I have to apologize. I alluded to a certain pumpkin treat the other day and then I left you all hanging.
That gosh-darned cookie dough frosting got in the way.
The thing is, the pumpkin muffins just happen to have been born two days before the cookie dough frosting — and, when that miracle child came along, these pumpkin muffins got pushed to the background.
That’s not to say the pumpkin muffins aren’t delicious and don’t have wonderful attributes of their own. They do. They are sweet, flavorful and oh-so perfect for fall. For that reason, they deserve their own moment of fame outside of the shadow of their younger sibling.
Chocolate-Dipped Mini Pumpkin Muffins
- 1 3/4 C whole-wheat pastry flour
- 2 t baking powder
- 1/2 t salt
- 2 t pumpkin pie spice
- 1/3 C unsweetened applesauce
- 1/2 C brown sugar
- 1 T milled flax + 3 T water (or one egg)
- 1 t vanilla extract
- 3/4 C canned pumpkin (not pie filling)
- 1/2 unsweetened almond milk (or any milk)
- In a small bowl, mix together the milled flax and water. Set aside.
- In a medium-sized bowl, whisk together flour, baking powder, salt and pumpkin pie spice.
- In a large bowl, mix together applesauce, brown sugar, the flax mixture, vanilla, pumpkin and almond milk. Slowly add in the flour mixture. Mix, but be careful not to overwork the batter.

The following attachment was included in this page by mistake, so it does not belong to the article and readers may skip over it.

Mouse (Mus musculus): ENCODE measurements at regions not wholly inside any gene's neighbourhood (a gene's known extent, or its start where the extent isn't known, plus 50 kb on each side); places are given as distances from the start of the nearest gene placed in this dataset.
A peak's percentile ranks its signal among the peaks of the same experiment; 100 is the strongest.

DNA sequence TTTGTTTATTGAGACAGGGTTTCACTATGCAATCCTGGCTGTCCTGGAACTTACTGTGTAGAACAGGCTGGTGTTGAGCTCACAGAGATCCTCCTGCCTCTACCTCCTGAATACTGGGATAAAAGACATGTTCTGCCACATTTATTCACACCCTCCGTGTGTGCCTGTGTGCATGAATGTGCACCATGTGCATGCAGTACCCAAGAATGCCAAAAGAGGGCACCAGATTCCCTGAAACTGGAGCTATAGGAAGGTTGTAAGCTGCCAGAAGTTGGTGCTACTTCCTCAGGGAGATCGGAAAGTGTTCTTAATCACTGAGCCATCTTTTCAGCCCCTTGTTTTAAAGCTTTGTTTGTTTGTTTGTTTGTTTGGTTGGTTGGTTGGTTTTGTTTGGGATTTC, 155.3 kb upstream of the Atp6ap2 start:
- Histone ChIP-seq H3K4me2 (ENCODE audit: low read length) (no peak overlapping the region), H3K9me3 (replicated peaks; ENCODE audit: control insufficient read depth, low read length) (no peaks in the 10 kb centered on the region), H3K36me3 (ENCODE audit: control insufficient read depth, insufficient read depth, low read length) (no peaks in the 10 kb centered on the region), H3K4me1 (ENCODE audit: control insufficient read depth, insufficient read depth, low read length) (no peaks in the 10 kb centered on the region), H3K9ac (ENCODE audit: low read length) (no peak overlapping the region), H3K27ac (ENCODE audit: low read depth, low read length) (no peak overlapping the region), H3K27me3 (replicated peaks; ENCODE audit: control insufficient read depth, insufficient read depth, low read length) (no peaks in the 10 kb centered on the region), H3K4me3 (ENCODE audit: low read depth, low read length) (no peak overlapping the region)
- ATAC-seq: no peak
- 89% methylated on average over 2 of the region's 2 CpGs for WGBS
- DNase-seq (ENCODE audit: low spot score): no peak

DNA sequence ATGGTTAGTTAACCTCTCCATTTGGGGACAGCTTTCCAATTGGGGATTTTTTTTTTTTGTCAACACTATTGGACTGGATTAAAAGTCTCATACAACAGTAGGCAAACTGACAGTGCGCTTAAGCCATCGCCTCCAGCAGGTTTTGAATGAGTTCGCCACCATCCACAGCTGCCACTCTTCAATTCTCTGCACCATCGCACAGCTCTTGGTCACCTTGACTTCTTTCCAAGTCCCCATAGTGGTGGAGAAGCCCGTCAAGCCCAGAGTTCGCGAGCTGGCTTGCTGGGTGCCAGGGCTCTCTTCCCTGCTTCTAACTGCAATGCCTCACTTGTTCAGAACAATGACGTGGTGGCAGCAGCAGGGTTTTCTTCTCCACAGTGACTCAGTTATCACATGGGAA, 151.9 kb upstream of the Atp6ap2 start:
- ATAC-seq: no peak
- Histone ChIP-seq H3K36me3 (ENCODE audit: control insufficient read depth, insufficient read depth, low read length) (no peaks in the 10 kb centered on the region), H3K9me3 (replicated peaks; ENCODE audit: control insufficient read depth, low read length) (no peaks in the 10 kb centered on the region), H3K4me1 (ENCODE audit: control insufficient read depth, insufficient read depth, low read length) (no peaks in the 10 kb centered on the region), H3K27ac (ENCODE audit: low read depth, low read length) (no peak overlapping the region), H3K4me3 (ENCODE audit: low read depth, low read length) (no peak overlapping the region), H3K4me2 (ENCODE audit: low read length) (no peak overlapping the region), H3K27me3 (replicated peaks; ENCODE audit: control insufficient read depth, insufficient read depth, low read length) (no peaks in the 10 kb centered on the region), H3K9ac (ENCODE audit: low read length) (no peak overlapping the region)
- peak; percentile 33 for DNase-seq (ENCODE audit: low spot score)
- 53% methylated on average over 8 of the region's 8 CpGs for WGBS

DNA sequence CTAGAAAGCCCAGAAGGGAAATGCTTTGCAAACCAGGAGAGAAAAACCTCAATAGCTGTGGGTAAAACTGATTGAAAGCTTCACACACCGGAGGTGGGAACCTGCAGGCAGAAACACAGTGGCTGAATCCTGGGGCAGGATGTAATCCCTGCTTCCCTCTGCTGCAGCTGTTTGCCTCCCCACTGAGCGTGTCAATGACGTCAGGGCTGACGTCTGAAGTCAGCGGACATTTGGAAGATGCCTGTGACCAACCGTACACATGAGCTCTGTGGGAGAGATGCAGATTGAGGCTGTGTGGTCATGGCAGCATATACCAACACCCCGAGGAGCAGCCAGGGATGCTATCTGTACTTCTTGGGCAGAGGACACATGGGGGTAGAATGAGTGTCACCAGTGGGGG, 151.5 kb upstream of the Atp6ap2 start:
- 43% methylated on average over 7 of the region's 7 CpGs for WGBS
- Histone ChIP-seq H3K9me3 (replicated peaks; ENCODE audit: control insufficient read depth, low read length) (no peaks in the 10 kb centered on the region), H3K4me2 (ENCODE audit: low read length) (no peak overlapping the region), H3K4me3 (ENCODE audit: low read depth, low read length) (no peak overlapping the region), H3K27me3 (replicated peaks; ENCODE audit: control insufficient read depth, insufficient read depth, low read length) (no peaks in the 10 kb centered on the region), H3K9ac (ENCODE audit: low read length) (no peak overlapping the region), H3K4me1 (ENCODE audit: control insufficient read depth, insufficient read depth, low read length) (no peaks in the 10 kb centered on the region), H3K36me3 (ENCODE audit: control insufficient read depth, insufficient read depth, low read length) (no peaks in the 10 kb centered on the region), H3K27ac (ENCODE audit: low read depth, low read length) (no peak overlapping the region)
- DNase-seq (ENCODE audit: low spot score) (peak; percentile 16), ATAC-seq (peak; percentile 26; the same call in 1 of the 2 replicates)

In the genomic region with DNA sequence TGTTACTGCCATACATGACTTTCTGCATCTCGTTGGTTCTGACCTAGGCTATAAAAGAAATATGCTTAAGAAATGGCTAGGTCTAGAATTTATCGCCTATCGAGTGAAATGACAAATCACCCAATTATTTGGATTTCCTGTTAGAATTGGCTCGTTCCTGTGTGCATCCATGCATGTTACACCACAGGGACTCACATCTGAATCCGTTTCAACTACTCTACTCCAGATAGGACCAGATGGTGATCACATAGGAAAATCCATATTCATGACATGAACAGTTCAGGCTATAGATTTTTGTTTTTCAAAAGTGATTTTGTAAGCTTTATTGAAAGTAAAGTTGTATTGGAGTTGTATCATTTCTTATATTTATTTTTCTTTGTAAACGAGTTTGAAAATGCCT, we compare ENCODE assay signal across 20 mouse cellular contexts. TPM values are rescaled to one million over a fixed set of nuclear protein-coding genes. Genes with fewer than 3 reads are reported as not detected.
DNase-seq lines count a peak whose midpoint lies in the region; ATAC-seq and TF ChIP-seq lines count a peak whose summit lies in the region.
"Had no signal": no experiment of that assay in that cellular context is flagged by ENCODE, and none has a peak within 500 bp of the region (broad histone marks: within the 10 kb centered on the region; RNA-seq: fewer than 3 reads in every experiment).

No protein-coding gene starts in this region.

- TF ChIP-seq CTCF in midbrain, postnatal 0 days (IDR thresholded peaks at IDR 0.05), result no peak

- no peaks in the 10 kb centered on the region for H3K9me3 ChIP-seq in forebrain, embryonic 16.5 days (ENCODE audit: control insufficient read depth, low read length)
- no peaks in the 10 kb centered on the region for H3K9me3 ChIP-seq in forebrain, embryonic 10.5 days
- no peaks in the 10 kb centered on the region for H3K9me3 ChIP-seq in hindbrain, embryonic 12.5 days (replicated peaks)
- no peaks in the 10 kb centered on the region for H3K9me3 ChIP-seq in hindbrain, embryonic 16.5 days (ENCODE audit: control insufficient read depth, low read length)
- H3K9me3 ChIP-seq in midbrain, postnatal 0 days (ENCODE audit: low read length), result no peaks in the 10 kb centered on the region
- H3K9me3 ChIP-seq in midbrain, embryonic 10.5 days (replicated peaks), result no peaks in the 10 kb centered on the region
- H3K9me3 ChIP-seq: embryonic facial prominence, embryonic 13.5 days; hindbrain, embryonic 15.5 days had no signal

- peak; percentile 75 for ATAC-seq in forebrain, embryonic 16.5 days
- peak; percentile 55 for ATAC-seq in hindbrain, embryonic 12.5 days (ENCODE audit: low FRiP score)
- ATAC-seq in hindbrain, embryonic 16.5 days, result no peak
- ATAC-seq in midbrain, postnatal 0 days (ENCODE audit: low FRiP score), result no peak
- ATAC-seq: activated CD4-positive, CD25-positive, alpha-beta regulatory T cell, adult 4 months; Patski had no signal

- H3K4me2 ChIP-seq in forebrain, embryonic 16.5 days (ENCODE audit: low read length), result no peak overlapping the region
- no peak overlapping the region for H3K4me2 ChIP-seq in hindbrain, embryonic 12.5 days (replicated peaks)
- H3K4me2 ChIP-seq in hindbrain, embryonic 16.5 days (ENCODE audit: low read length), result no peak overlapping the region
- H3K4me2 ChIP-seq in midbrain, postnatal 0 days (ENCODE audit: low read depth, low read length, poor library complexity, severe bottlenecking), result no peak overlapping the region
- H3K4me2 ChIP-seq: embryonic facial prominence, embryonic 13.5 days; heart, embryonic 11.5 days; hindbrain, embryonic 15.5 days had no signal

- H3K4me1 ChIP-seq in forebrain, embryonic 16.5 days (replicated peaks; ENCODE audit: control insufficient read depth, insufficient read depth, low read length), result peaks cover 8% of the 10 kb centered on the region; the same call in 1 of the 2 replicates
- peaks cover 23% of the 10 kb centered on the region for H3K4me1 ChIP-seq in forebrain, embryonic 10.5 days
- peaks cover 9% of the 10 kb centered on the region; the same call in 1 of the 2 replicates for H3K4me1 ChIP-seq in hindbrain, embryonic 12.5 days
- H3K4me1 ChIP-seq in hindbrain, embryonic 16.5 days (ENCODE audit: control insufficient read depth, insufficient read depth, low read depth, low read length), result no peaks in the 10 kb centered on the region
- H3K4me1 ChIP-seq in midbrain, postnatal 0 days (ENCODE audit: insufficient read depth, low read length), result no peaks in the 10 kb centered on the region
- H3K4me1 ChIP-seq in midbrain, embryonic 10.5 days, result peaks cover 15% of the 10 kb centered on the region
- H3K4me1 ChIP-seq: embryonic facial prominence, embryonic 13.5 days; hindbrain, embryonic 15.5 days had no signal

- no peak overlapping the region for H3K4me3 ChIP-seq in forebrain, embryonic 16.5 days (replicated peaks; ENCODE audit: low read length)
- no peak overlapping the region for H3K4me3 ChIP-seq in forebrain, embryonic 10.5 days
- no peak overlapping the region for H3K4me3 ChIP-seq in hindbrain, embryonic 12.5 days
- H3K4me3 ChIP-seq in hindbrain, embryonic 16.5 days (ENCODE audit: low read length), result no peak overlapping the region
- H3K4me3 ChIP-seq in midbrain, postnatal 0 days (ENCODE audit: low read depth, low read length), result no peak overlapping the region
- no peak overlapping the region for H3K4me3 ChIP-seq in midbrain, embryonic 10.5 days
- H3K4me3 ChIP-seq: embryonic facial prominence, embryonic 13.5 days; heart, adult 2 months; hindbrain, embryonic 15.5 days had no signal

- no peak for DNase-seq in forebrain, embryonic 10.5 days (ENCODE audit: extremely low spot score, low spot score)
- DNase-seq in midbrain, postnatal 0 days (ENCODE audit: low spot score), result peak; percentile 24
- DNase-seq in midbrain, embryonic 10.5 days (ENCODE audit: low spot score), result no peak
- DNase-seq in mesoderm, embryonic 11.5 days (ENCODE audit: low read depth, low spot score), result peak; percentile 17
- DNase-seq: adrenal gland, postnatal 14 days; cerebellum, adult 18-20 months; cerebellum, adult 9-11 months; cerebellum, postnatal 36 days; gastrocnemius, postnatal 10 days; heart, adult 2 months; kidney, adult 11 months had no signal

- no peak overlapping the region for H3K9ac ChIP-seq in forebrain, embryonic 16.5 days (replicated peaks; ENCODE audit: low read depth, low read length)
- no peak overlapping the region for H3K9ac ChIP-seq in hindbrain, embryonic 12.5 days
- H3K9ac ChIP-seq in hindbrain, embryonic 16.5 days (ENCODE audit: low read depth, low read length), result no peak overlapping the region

- Grease a mini-muffin pan. Fill each slot 2/3 way with the batter. Bake in a 350 degree oven for 10-14 minutes, until a wooden skewer can come out clean.
- Allow muffins to cool in the pan for a few minutes. Then, move to a cooling rack and allow to cool thoroughly.
At this point, the muffins are perfectly fine to eat. In fact, they are thoroughly delicious and not just too sweet — which would make them a great snack or part of an awesome brunch.
But, if you really want to knock ’em out of the park, then go through with a few extra steps.
- 3/4 C dark chocolate chips
- ~1 t coconut oil
- In a microwave-safe bowl, heat the chocolate chips and coconut oil in 30 second increments. Stir each time until chocolate is melted.
- Dip the top of the muffins in chocolate and place on wax paper to cool.
Now, these muffins have officially gone from snack/brunch to dessert territory.
Friday Fragments: I recently stumbled upon blog post about global food disparities around the world. Although it is difficult to deny how important an issue it is to recognize, it can be difficult to really visualize what some people live off of.
That’s why this post is so cool: It features pictures of the groceries that families in certain countries live off of. For example…
In the United States, the pictured family spends $341 each week on grocery “staples,” such as chips and pizza.
On the other end of the spectrum, a family in Chad spends $1.23 per week on (mostly) grains.
There are also examples of families from Europe, South America and Asia. Very interesting and slightly sobering…
What do you think?